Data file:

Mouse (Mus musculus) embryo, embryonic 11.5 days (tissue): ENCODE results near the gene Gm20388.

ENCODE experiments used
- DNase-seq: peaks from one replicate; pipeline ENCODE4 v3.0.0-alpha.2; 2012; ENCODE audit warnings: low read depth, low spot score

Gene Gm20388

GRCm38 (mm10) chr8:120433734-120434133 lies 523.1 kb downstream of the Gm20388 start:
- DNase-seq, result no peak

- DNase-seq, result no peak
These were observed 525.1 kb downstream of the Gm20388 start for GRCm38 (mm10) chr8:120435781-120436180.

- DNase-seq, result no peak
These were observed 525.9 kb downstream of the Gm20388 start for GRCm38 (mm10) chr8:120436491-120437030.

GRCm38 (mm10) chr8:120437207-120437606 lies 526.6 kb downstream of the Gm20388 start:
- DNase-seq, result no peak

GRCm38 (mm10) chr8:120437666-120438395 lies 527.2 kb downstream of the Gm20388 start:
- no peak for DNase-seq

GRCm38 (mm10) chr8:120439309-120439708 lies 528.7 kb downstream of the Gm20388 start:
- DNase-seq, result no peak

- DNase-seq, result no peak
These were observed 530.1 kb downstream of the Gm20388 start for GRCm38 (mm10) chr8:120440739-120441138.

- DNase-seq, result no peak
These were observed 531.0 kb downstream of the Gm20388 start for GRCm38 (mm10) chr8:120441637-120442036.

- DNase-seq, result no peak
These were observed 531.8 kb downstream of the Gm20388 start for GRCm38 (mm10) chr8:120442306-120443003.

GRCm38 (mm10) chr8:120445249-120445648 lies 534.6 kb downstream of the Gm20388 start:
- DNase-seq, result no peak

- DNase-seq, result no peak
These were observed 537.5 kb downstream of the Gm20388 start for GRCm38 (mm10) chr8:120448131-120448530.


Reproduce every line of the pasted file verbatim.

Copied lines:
Mouse (Mus musculus) embryo, embryonic 11.5 days (tissue): ENCODE results near the gene Gm20388.

ENCODE experiments used
- DNase-seq: peaks from one replicate; pipeline ENCODE4 v3.0.0-alpha.2; 2012; ENCODE audit warnings: low read depth, low spot score

Gene Gm20388

GRCm38 (mm10) chr8:120433734-120434133 lies 523.1 kb downstream of the Gm20388 start:
- DNase-seq, result no peak

- DNase-seq, result no peak
These were observed 525.1 kb downstream of the Gm20388 start for GRCm38 (mm10) chr8:120435781-120436180.

- DNase-seq, result no peak
These were observed 525.9 kb downstream of the Gm20388 start for GRCm38 (mm10) chr8:120436491-120437030.

GRCm38 (mm10) chr8:120437207-120437606 lies 526.6 kb downstream of the Gm20388 start:
- DNase-seq, result no peak

GRCm38 (mm10) chr8:120437666-120438395 lies 527.2 kb downstream of the Gm20388 start:
- no peak for DNase-seq

GRCm38 (mm10) chr8:120439309-120439708 lies 528.7 kb downstream of the Gm20388 start:
- DNase-seq, result no peak

- DNase-seq, result no peak
These were observed 530.1 kb downstream of the Gm20388 start for GRCm38 (mm10) chr8:120440739-120441138.

- DNase-seq, result no peak
These were observed 531.0 kb downstream of the Gm20388 start for GRCm38 (mm10) chr8:120441637-120442036.

- DNase-seq, result no peak
These were observed 531.8 kb downstream of the Gm20388 start for GRCm38 (mm10) chr8:120442306-120443003.

GRCm38 (mm10) chr8:120445249-120445648 lies 534.6 kb downstream of the Gm20388 start:
- DNase-seq, result no peak

- DNase-seq, result no peak
These were observed 537.5 kb downstream of the Gm20388 start for GRCm38 (mm10) chr8:120448131-120448530.